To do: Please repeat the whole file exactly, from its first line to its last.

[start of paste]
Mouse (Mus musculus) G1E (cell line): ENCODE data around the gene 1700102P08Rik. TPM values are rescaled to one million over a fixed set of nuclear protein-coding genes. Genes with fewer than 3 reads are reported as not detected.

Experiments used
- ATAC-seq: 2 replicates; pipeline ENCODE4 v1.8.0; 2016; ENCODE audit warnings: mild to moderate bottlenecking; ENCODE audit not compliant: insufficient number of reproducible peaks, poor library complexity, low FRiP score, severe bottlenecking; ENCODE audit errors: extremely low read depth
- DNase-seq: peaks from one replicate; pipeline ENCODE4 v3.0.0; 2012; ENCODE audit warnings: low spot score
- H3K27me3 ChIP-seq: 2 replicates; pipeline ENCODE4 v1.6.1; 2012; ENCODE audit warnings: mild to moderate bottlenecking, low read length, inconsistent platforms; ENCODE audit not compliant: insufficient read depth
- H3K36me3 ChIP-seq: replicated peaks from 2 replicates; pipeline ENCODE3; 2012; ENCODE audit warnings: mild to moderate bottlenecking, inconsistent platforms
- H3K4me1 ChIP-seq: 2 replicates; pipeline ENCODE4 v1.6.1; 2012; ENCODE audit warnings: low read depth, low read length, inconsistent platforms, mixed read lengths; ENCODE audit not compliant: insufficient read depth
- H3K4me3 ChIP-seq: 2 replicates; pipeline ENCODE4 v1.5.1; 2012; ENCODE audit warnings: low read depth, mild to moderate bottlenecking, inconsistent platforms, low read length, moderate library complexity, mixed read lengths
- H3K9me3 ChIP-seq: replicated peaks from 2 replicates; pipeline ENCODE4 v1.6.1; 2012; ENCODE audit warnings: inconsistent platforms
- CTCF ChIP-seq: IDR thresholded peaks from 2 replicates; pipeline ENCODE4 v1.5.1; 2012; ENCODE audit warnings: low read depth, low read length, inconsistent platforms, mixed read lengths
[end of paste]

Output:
Mouse (Mus musculus) G1E (cell line): ENCODE data around the gene 1700102P08Rik. TPM values are rescaled to one million over a fixed set of nuclear protein-coding genes. Genes with fewer than 3 reads are reported as not detected.

Experiments used
- ATAC-seq: 2 replicates; pipeline ENCODE4 v1.8.0; 2016; ENCODE audit warnings: mild to moderate bottlenecking; ENCODE audit not compliant: insufficient number of reproducible peaks, poor library complexity, low FRiP score, severe bottlenecking; ENCODE audit errors: extremely low read depth
- DNase-seq: peaks from one replicate; pipeline ENCODE4 v3.0.0; 2012; ENCODE audit warnings: low spot score
- H3K27me3 ChIP-seq: 2 replicates; pipeline ENCODE4 v1.6.1; 2012; ENCODE audit warnings: mild to moderate bottlenecking, low read length, inconsistent platforms; ENCODE audit not compliant: insufficient read depth
- H3K36me3 ChIP-seq: replicated peaks from 2 replicates; pipeline ENCODE3; 2012; ENCODE audit warnings: mild to moderate bottlenecking, inconsistent platforms
- H3K4me1 ChIP-seq: 2 replicates; pipeline ENCODE4 v1.6.1; 2012; ENCODE audit warnings: low read depth, low read length, inconsistent platforms, mixed read lengths; ENCODE audit not compliant: insufficient read depth
- H3K4me3 ChIP-seq: 2 replicates; pipeline ENCODE4 v1.5.1; 2012; ENCODE audit warnings: low read depth, mild to moderate bottlenecking, inconsistent platforms, low read length, moderate library complexity, mixed read lengths
- H3K9me3 ChIP-seq: replicated peaks from 2 replicates; pipeline ENCODE4 v1.6.1; 2012; ENCODE audit warnings: inconsistent platforms
- CTCF ChIP-seq: IDR thresholded peaks from 2 replicates; pipeline ENCODE4 v1.5.1; 2012; ENCODE audit warnings: low read depth, low read length, inconsistent platforms, mixed read lengths